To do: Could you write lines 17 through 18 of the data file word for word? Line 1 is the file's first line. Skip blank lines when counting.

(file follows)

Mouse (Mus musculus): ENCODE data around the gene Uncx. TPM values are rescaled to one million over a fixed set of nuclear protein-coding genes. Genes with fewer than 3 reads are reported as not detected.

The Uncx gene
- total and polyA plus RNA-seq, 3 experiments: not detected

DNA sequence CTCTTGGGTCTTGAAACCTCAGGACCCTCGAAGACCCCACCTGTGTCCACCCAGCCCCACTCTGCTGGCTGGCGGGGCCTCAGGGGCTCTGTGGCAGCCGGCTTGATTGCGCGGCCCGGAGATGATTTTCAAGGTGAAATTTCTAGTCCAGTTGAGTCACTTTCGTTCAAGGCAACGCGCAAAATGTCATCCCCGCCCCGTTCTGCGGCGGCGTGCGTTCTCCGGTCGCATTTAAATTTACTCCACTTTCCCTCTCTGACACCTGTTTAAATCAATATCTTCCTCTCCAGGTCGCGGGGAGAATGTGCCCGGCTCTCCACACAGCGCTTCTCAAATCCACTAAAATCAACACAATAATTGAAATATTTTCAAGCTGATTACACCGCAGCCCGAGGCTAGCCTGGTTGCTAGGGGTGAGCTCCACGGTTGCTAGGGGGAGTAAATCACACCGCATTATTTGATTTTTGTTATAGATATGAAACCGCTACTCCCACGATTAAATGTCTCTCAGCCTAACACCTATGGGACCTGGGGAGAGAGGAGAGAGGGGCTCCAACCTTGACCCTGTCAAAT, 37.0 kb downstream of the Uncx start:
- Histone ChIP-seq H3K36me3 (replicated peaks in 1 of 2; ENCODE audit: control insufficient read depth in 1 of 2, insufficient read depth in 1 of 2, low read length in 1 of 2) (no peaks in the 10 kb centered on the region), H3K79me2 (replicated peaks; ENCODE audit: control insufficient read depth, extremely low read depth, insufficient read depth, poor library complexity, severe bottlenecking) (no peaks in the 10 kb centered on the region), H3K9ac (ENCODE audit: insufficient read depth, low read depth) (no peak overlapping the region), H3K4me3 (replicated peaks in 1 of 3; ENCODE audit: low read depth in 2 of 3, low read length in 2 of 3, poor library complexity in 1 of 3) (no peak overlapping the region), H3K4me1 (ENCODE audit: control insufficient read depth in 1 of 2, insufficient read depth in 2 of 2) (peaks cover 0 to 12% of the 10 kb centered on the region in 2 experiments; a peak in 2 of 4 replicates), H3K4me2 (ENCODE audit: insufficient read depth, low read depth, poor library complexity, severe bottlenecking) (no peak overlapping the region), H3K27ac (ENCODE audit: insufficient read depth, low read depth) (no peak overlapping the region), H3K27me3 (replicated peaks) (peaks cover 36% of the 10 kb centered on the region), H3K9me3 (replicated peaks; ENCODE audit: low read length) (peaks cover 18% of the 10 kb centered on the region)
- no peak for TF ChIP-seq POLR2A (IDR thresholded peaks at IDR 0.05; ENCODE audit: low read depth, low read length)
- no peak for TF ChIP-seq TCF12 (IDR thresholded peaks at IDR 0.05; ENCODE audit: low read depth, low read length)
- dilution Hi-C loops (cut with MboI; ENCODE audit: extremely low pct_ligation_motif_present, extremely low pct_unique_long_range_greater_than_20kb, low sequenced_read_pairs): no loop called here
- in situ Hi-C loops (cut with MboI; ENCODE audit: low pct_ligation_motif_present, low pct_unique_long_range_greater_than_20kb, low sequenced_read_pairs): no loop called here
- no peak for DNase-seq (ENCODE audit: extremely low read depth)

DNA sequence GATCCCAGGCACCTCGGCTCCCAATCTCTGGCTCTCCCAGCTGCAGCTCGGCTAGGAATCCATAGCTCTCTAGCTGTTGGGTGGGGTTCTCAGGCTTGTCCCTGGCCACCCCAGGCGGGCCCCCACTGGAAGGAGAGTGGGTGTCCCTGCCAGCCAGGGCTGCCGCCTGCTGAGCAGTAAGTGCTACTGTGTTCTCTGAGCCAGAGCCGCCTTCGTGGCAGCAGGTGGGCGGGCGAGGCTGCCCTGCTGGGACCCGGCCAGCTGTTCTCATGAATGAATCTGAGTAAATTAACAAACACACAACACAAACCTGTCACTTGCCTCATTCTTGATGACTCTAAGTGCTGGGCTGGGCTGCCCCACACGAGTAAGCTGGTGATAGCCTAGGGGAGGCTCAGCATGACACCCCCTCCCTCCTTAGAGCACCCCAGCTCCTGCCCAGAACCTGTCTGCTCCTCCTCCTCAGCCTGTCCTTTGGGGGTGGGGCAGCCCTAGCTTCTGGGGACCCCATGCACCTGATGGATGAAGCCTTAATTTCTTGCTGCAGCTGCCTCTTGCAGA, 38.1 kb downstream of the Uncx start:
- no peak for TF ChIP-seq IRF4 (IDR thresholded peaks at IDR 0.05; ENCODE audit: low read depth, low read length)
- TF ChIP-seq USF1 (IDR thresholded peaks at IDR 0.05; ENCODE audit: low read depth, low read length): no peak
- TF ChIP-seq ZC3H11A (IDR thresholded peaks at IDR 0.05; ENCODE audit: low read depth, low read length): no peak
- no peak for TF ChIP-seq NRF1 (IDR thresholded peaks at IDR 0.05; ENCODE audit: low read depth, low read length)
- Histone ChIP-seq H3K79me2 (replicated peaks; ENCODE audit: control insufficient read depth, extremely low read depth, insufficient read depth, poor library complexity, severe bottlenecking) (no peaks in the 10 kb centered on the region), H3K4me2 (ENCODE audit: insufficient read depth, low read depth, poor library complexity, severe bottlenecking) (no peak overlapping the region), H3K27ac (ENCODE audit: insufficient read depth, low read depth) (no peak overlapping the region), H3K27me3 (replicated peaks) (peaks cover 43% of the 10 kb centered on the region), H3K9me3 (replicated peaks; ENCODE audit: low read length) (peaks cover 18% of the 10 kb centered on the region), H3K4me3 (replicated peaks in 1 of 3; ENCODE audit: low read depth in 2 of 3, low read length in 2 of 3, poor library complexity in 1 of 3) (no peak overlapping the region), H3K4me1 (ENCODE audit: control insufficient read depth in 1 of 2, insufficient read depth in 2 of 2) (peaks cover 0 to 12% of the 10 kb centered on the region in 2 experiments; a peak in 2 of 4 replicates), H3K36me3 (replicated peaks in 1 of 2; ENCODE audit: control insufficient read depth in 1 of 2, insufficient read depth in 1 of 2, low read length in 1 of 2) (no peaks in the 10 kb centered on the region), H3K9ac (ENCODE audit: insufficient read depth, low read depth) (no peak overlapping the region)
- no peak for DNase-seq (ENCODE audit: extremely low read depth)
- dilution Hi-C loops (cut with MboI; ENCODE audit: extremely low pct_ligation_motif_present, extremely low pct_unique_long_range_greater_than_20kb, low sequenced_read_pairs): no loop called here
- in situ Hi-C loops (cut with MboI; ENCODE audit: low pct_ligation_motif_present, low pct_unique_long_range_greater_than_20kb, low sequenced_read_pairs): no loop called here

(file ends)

- no peak for DNase-seq (ENCODE audit: extremely low read depth)
- dilution Hi-C loops (cut with MboI; ENCODE audit: extremely low pct_ligation_motif_present, extremely low pct_unique_long_range_greater_than_20kb, low sequenced_read_pairs): no loop called here